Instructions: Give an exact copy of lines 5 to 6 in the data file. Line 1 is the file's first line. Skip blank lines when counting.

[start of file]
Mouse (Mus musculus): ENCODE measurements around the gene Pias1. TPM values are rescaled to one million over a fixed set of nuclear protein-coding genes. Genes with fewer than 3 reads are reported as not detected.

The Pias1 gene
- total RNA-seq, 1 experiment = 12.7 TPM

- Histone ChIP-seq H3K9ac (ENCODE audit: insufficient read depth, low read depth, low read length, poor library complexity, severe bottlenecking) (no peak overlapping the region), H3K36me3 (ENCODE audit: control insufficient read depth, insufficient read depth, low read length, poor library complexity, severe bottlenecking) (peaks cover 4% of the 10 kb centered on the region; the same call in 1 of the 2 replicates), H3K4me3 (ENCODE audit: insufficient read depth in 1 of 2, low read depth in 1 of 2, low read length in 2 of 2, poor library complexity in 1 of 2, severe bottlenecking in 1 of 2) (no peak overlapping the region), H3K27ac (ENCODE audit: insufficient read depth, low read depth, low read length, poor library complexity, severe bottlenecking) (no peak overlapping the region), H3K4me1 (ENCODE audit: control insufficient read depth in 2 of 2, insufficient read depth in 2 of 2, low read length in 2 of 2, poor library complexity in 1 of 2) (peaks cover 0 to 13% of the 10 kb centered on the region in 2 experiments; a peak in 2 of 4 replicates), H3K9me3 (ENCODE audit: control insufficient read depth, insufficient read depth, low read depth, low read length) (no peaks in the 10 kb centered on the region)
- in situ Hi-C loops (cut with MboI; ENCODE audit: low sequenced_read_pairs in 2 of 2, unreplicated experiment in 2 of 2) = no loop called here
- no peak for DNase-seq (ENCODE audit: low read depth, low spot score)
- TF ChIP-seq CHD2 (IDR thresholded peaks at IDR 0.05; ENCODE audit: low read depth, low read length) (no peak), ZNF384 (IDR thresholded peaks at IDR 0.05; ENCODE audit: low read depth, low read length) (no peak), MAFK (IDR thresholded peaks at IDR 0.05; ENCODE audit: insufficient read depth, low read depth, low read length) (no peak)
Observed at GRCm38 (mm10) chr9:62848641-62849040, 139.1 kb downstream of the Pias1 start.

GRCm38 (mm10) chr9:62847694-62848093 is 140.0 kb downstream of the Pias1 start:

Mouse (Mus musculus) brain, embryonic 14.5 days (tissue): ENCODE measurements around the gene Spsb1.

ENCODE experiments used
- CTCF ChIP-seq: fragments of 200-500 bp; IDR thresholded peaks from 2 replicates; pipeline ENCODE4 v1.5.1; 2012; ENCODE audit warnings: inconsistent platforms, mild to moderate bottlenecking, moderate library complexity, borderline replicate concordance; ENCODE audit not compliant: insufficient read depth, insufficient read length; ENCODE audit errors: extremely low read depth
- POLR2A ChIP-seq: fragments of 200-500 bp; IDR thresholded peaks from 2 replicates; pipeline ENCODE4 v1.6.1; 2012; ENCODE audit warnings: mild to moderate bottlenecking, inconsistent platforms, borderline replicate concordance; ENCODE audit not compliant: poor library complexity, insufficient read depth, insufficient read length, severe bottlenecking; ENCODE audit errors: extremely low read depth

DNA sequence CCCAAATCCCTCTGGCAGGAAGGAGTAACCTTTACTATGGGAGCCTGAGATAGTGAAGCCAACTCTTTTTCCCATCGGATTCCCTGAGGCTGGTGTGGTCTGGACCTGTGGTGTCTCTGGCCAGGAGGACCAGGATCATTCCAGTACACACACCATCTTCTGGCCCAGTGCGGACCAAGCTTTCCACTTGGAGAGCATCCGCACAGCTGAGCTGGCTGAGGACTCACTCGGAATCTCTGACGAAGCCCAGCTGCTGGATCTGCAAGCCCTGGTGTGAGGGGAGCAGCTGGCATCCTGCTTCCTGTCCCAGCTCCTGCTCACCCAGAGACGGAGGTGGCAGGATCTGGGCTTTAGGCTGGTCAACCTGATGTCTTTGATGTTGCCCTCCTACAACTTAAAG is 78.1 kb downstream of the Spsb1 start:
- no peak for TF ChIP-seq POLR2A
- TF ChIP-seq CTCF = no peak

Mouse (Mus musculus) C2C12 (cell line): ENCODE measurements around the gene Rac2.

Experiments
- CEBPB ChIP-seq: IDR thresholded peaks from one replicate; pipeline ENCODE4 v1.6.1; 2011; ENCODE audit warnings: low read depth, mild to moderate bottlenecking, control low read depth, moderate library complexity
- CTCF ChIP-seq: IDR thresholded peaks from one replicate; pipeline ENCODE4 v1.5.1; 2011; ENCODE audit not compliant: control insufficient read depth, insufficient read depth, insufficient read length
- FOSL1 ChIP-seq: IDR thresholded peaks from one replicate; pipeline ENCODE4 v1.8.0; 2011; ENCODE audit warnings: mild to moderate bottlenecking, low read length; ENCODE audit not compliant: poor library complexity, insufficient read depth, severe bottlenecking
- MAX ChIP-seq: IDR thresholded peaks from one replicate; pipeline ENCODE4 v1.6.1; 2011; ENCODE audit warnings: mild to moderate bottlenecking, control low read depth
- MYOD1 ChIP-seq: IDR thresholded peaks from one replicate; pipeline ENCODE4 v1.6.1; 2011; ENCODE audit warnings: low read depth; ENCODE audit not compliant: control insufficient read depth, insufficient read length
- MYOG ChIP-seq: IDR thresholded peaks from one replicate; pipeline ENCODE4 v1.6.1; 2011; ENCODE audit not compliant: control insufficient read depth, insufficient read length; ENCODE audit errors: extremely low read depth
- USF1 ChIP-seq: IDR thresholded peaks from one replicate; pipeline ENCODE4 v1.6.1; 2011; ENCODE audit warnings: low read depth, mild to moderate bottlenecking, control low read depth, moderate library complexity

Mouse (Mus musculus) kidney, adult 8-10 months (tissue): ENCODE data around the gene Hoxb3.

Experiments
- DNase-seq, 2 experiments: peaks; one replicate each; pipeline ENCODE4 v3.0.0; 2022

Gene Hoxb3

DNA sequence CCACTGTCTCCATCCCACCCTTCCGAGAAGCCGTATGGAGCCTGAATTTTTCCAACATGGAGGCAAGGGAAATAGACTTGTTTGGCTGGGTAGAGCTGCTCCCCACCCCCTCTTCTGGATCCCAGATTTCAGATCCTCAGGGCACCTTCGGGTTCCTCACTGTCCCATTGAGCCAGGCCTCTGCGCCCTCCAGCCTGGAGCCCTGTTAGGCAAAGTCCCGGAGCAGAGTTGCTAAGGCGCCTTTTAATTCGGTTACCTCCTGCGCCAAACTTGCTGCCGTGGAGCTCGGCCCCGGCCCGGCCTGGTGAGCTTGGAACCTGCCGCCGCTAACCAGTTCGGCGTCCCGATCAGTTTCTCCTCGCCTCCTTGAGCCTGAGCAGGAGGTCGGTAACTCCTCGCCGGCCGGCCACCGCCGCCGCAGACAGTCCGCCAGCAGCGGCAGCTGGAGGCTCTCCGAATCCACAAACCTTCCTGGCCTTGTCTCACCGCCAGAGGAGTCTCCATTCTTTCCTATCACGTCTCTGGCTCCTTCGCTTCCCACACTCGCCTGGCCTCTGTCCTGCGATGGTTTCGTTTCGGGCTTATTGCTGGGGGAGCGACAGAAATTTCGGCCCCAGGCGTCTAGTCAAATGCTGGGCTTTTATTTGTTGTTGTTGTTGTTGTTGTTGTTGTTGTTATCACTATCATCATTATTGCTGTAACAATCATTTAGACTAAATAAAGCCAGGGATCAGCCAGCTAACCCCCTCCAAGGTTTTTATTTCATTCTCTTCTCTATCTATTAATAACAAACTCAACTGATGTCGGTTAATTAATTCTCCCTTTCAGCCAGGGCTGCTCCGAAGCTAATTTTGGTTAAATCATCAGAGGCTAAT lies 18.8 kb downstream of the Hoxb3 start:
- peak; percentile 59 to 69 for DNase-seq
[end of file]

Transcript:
- in situ Hi-C loops (cut with MboI; ENCODE audit: low sequenced_read_pairs in 2 of 2, unreplicated experiment in 2 of 2) = no loop called here
- no peak for DNase-seq (ENCODE audit: low read depth, low spot score)